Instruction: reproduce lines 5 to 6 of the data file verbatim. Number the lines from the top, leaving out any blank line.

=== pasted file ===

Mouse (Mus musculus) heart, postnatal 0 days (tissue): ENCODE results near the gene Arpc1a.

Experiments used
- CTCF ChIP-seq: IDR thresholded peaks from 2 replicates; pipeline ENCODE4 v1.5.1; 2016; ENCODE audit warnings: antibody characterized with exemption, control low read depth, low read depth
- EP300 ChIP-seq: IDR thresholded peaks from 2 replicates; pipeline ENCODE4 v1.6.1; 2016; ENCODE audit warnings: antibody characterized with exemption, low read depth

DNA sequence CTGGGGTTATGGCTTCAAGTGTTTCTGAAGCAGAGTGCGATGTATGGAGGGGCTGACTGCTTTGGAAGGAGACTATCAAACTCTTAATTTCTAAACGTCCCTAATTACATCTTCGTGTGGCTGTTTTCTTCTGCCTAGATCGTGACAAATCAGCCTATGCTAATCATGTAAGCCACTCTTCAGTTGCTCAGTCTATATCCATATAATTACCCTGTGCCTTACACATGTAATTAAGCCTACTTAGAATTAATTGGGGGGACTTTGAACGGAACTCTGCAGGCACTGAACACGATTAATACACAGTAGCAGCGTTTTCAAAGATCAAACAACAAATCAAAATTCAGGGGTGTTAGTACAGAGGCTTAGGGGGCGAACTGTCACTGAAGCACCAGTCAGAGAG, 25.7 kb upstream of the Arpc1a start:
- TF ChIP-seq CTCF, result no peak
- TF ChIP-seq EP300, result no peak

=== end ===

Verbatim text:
DNA sequence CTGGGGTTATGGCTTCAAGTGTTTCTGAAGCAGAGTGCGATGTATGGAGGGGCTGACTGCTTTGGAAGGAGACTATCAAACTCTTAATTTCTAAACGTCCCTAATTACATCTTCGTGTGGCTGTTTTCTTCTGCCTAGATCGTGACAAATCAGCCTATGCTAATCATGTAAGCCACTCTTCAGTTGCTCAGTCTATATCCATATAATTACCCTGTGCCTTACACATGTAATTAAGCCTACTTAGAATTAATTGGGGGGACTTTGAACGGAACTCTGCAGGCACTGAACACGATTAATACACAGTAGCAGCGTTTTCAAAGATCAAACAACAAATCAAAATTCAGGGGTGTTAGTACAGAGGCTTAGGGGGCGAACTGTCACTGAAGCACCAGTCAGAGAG, 25.7 kb upstream of the Arpc1a start:
- TF ChIP-seq CTCF, result no peak